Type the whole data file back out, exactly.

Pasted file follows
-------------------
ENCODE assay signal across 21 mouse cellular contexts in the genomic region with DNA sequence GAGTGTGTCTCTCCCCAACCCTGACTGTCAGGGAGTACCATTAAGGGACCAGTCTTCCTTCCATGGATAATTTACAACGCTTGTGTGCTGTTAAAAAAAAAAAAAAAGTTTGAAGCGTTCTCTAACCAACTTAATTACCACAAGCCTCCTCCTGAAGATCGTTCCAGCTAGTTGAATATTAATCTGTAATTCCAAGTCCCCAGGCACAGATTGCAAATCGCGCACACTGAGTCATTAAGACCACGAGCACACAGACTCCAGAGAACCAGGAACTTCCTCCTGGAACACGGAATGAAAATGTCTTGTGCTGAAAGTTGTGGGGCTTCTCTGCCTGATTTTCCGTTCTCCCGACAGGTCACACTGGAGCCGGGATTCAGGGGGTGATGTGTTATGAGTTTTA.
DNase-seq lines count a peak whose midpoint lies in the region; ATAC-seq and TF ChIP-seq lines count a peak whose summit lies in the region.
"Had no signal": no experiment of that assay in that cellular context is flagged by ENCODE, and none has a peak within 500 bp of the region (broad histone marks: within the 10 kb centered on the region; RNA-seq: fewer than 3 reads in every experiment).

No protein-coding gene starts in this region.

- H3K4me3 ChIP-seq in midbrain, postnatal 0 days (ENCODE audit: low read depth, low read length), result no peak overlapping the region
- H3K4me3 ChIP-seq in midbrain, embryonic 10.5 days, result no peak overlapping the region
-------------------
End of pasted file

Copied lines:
ENCODE assay signal across 21 mouse cellular contexts in the genomic region with DNA sequence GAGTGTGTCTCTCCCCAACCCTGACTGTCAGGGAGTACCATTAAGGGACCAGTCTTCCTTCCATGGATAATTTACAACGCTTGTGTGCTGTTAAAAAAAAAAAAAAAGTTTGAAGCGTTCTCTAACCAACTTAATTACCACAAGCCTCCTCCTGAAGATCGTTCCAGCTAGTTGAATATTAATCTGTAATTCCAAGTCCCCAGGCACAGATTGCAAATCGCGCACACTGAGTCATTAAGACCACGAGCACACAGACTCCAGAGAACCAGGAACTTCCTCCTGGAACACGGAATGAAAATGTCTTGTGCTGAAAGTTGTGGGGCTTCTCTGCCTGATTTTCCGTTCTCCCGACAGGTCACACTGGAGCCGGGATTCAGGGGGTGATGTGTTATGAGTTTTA.
DNase-seq lines count a peak whose midpoint lies in the region; ATAC-seq and TF ChIP-seq lines count a peak whose summit lies in the region.
"Had no signal": no experiment of that assay in that cellular context is flagged by ENCODE, and none has a peak within 500 bp of the region (broad histone marks: within the 10 kb centered on the region; RNA-seq: fewer than 3 reads in every experiment).

No protein-coding gene starts in this region.

- H3K4me3 ChIP-seq in midbrain, postnatal 0 days (ENCODE audit: low read depth, low read length), result no peak overlapping the region
- H3K4me3 ChIP-seq in midbrain, embryonic 10.5 days, result no peak overlapping the region